Will looked horrified. ‘What kind of monster could possibly hate chocolate?’
– Cassandra Clare, Clockwork Angel.
Back in July, my friend, Becky, who also edits for me, asked me to make my Chocolate Refrigerator Cake. This cake, which is scrumptious, is one of my favourite things to make both here in Korea and at home in Ireland. It’s decadently full of dark chocolate, shredded coconut and banana chips, and it’s packed to the brim with nuts and dried fruit. The first time I made it I used Usbourne’s Beginners Cookbook . It was for a Cake Bake that we used to host once a month, in my department, in my old company. It was a major success and many people asked for the recipe.
When I made it here in Korea, I didn’t have that cookbook, so instead I relied on this BBC Good Food recipe instead for inspiration which, to be honest, I still use for some of the measurements in the chocolate mix. I don’t like apricots so instead I would substitute whatever other dried fruit I had on hand. In the last 2 years, I have made this cake for my friends, students and co-workers more times that I should probably admit to, considering I’m supposed to try and watch my cholesterol levels! So, since I started making this cake I’ve come up with a version that works best for me, and it’s that version I will share with you today. However, I also recommend both versions I have referred to above (minus the apricots!) and I hope no matter what version you decide to go with, you get as many compliments for the dish as I have received.
Maggie’s Chocolate Refrigerator Cake
Serves up to 40
- 225g/8oz chocolate digestive biscuits/Graham Crackers, crushed.
- ½ cup raisins
- ½ cup dried cranberries
- ¼ cup shredded coconut (optional – toast the shredded coconut)
- ¼ cup mini chocolate chips
- ½ cup chopped mixed nuts – (walnut, pecan and almond) (optional – toast the nuts)
- 5-8 banana chips, chopped
- 1 tsp dates, chopped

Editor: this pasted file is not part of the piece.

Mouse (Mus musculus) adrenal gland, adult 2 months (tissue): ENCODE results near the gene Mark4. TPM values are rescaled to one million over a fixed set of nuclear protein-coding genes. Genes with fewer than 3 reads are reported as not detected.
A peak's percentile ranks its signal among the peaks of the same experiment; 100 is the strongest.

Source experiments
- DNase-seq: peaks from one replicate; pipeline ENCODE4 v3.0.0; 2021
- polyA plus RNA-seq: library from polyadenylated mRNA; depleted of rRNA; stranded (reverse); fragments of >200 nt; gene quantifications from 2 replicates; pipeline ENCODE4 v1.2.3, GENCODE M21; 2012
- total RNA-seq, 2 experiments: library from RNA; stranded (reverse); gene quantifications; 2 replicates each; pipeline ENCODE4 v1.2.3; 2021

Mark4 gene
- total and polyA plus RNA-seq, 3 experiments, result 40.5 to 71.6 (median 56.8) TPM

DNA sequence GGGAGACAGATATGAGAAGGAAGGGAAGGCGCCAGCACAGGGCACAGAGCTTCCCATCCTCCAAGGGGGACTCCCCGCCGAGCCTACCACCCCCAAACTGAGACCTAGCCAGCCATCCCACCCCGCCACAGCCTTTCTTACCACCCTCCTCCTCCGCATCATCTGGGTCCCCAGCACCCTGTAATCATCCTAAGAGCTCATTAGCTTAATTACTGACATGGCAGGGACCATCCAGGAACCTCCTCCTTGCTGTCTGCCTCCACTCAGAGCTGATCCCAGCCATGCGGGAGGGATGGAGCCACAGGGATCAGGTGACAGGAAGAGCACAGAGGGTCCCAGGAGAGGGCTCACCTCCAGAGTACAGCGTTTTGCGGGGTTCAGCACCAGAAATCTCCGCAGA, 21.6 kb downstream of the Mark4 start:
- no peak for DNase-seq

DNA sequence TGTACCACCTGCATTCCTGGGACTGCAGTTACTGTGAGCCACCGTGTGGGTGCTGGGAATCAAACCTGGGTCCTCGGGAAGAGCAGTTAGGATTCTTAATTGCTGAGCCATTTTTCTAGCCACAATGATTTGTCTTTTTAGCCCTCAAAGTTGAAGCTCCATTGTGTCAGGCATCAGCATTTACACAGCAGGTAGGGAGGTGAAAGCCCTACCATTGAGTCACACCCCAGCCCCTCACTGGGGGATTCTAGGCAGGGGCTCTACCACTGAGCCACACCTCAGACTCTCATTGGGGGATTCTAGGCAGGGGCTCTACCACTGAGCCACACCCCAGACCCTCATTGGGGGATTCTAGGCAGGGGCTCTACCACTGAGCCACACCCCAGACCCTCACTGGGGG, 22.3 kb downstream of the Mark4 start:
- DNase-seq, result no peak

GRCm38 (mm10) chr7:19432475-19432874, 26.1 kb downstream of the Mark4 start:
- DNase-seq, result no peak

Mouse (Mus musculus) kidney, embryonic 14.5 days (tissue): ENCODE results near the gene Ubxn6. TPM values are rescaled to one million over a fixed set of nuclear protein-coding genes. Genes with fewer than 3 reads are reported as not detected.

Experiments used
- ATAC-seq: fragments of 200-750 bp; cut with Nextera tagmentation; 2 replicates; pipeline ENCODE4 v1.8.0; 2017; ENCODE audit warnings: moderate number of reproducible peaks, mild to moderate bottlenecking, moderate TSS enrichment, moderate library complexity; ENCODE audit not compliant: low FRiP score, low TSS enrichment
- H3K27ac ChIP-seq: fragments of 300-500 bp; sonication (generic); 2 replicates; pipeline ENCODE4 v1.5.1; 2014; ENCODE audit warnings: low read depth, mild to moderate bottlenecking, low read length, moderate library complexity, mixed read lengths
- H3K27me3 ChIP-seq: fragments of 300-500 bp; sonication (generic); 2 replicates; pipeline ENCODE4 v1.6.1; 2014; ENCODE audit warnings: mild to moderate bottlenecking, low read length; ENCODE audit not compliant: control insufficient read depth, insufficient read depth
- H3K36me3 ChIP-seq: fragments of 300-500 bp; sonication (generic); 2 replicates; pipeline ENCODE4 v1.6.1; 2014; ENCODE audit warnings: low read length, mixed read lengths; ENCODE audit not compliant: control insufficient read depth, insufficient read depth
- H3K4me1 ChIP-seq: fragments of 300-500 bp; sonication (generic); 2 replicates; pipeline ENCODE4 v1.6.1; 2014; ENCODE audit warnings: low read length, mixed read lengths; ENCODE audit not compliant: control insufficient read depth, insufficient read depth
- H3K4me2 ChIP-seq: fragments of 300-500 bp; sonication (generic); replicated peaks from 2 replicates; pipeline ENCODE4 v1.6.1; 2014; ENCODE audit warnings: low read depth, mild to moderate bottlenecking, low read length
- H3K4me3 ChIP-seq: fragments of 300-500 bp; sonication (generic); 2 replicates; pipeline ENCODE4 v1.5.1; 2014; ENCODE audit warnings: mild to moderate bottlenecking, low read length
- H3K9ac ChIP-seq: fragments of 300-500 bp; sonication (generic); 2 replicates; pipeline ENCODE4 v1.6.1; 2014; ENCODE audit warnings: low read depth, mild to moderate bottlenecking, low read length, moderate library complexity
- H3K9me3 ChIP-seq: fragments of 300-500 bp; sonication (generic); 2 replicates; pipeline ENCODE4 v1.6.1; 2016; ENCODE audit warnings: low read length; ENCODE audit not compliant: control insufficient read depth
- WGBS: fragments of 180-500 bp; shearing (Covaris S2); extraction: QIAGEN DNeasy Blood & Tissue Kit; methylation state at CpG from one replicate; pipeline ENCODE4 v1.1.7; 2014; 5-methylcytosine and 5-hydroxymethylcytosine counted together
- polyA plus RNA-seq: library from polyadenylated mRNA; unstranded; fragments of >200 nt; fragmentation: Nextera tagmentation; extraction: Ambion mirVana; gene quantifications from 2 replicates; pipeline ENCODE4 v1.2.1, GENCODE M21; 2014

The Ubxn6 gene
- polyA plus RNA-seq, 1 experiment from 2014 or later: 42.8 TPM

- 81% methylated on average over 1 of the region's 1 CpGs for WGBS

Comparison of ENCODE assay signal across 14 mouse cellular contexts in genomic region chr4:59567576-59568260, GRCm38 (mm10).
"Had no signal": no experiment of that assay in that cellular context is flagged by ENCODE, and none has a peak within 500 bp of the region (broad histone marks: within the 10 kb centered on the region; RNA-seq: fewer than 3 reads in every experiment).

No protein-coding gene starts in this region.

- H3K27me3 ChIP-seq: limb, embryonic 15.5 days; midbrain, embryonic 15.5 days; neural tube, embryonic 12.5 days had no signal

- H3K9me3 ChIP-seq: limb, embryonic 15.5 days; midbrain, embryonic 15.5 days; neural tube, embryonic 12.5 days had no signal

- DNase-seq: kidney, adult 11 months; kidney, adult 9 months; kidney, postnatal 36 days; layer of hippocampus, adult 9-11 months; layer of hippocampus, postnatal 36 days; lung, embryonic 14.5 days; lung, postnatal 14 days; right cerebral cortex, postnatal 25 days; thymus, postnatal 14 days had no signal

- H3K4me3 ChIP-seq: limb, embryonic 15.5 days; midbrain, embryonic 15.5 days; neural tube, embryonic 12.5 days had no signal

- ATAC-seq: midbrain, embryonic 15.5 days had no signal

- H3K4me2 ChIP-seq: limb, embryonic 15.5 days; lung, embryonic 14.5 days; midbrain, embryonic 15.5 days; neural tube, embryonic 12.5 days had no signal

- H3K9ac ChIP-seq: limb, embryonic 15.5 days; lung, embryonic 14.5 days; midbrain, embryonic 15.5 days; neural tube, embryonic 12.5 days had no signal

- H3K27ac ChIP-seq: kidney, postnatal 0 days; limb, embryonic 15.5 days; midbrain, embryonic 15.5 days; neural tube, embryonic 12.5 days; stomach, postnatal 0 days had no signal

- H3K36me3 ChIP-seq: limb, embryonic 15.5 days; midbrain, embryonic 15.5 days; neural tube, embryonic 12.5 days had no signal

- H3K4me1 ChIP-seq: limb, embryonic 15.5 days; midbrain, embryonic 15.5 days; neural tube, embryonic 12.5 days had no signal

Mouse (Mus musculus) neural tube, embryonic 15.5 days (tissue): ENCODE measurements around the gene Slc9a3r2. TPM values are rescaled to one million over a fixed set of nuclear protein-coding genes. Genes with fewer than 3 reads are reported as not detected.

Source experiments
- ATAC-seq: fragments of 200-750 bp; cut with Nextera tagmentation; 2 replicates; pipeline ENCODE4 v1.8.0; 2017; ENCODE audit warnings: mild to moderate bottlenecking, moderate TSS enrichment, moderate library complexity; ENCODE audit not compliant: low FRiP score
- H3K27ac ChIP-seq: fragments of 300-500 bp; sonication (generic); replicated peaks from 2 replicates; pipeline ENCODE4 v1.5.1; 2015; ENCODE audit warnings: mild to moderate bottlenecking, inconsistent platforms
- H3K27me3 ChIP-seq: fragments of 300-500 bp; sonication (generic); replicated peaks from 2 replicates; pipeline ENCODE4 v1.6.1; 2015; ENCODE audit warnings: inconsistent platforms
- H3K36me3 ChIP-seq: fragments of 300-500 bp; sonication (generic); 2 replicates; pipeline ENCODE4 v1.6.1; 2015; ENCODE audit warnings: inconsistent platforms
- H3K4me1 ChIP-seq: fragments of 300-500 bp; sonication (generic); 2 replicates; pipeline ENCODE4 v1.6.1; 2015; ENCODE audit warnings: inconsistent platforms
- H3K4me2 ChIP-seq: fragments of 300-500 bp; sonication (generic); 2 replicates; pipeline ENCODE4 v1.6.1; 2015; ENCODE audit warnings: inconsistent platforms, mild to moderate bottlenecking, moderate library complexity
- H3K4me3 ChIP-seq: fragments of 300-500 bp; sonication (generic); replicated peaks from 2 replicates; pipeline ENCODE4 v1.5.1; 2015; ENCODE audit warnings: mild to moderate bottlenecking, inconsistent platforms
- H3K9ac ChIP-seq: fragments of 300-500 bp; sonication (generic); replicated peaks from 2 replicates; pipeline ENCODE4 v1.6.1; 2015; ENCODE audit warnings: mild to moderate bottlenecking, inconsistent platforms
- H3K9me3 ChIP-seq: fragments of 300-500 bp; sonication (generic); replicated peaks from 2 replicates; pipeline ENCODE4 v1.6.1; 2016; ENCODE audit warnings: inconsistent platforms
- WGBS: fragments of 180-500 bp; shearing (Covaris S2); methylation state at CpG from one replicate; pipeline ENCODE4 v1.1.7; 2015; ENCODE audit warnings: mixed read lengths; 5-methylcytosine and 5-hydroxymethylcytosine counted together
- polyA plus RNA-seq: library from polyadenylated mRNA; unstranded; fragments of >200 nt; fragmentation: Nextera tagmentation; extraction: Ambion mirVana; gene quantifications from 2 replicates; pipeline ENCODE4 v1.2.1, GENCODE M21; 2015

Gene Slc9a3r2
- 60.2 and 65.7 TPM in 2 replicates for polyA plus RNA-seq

Chocolate mix ingredients
- Around 1½ -1¾ cup (or 250-275g) dark/plain cooking chocolate, chopped**
- ¼ – ½ cup (or 25 – 50g) white cooking chocolate, chopped**
- A little less than ½ cup maple syrup
- 7 tbsp butter
- ¼ tsp nutmeg
- ¼ tsp ground cinnamon
1 tsp chia seeds (optional)
- Line a baking dish (around 11x7x1.5 inches) with cling-film/saran wrap. Leave enough over the sides that you can cover the cake. Set aside.
- Set up a double broiler with the chocolate, butter, maple syrup and spices. Stir occasionally until the chocolate is completely melted and everything is well combined.*
- Meanwhile, mix all the dry ingredients together in a big, heat proof bowl. Set aside until the chocolate is ready.
- Once ready, mix the chocolate, in batches, into the dry ingredients. When everything is covered with chocolate-y goodness, transfer to the baking dish.
- Flatten the mix and smooth it out with a spatula or the back of your spoon.
- Leave to cool and once cooled, if using, add the chia seeds and cover with the excess cling-film. Pop it into the fridge for 1-2 hours minimum.
- Serve with a nice cup of tea.
*Be careful not to let any water in – I did that once and had to dump everything!
**For a richer version use less white chocolate. As long as you have 300g of chocolate you should be good.
Make ahead: When I made this recipe on Wednesday, I prepared all the dry ingredients when I woke up. I put that mix in a plastic bag and put it aside until I got home when I finished everything else off. You can also make and keep in the fridge up to 3 days.
Freezing: You can freeze this dish for up to a month. Just pop the cake tin in the freezer once set. Another option is to cut into bite-size pieces and divide into freezer bags for those days when you need a wee bit of chocolate!
For a smaller crowd: You can, quite easily, halve the recipe or cut the cake into larger pieces.
For a large crowd: As mentioned above, this can serve up to 40. You just need to make small, bite-size pieces. This option works really well when I make cakes for my students—one batch serves around 40 (and I think I’ve made it go further on occasion) which is nice for get-togethers with family and friends.
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